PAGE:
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Privacy & Data

Facebook Muscles Up Security… by Default

Thanks to some fancy math, it just got a lot harder for someone to snoop on your Facebook conversations. And that’s all thanks to Facebook’s decision to automatically scramble the communications stream from your keyboard to the actual site itself. 

The move actually entails changing the method your communications take before they land on a Facebook page.  What used to be a wide-open, snoop-able, stream of communications emanating from your keyboard to your latest status update is now protected by a secure method called “HTTPS.” 

In January 2011, Facebook allowed users to opt into HTTPS, and alluded to a future default setting. The project of scaling HTTPS for all Facebook users while preserving the site’s performance presented a technical challenge, but Facebook says that it’s addressed those concerns. This is a very welcome move from CDT’s perspective as HTTPS provides a secure connection between users and websites. While users can opt out of the switch, Facebook’s move to HTTPS by default within North America (and to the rest of the world early next year) will provide users with heightened security as they use the world’s most popular social network service. 

CDT has previously discussed how easy (and possibly illegal) it is to eavesdrop on non-encrypted HTTP — normal web surfing, while describing the benefits of the secure HTTPS version.  Here’s how it works: the HTTPS protocol encrypts the communication link from the user to the website, preventing eavesdroppers — for example, on open Wi-Fi networks — from snooping on your web surfing activity. Technically, what happens here is that the user’s browser and the destination server do some fancy math to exchange a secret key. With that secret key, the browser can then wrap communications sent to the server in a “sheath” or “tunnel” of encryption that is virtually impossible to break open. Many institutions, such as banks and payment processors, have long used HTTPS by default in order to protect their users’ security and ensure that sensitive data remains private.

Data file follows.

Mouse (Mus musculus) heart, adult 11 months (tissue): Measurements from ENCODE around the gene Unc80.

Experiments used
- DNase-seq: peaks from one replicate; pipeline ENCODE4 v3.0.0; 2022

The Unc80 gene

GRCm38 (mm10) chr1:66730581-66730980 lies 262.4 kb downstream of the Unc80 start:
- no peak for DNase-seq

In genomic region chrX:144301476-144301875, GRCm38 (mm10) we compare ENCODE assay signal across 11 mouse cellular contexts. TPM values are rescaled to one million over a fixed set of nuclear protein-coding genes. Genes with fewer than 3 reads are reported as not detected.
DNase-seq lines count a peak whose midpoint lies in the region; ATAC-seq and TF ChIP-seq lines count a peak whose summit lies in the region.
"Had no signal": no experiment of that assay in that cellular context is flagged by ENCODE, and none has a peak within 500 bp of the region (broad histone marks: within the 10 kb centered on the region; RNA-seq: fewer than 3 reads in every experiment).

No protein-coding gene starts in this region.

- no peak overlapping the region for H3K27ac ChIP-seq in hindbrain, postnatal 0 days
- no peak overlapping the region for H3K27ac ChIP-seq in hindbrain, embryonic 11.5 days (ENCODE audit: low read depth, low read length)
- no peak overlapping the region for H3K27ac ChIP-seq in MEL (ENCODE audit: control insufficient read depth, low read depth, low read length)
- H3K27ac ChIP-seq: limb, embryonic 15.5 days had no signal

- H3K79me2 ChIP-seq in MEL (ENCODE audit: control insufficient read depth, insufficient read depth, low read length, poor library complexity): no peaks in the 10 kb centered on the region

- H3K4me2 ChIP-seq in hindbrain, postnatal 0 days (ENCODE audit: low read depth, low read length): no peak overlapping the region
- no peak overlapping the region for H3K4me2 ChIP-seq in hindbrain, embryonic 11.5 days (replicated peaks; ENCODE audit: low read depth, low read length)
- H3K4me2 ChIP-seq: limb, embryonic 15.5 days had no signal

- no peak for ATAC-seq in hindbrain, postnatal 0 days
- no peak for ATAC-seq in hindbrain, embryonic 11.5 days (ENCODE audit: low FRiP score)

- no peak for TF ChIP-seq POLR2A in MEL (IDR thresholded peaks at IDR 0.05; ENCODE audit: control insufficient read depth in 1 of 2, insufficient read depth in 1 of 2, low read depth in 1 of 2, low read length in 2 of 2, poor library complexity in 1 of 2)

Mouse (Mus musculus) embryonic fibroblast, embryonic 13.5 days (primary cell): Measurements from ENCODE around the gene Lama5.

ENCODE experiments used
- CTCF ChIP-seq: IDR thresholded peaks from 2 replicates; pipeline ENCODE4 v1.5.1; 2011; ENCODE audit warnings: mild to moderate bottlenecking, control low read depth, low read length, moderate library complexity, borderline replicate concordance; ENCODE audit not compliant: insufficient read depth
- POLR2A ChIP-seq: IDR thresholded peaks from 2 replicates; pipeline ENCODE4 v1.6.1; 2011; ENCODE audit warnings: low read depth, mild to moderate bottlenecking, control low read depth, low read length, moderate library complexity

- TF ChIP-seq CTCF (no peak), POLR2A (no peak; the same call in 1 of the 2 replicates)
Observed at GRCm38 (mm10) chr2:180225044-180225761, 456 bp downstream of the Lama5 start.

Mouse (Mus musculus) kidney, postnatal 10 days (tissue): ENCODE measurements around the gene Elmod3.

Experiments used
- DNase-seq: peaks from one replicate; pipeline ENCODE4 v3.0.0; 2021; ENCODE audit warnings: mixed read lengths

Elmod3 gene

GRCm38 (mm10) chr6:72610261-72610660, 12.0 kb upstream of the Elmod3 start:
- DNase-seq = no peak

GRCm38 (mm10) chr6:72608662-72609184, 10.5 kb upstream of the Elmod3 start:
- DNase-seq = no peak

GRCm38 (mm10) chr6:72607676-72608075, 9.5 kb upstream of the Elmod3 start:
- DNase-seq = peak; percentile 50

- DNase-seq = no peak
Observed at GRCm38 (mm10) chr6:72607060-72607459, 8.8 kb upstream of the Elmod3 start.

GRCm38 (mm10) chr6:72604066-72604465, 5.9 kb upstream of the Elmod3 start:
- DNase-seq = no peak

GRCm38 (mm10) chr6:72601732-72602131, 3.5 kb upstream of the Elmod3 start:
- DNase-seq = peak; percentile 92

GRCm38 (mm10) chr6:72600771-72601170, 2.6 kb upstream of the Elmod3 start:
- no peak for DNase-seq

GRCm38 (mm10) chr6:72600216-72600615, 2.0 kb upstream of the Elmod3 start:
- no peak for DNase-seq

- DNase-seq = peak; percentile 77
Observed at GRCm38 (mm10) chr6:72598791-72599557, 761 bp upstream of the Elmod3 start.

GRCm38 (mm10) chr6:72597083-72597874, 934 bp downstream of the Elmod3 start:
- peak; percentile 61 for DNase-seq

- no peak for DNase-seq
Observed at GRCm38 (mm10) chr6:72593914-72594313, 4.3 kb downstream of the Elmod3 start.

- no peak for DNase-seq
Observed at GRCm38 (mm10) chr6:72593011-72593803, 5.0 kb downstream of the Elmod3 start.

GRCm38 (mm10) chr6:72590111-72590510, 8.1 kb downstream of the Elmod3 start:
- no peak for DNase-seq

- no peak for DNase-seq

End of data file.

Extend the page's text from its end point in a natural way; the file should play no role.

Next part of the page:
As more and more websites collect and maintain important and possibly sensitive user data, HTTPS can prevent the unwanted collection of your private information. While Facebook facilitates sharing information among individuals, users constantly pick and choose which of their Facebook friends can see specific posts or information. The move to HTTPS ensures that strangers don’t get access to that data that Facebook users believe they have safeguarded.

Of course, Facebook’s move to HTTPS does not inoculate users against security breaches or other kinds of malware. A secure connection to an unintended party could still be a security risk, and phishing schemes — where a seemingly innocuous link actually points to a malicious website — carried out via email could use HTTPS in the URL (such as and still collect user data. Yet Facebook’s decision to move to HTTPS by default, despite the logistical hurdles and some slowness in the time a page will take to load, signals both the importance of protecting user data, and the importance of popular websites in demonstrating strong security safeguards. 

Other companies that handle sensitive user data or communications should follow Facebook’s decision and enable HTTPS by default as well.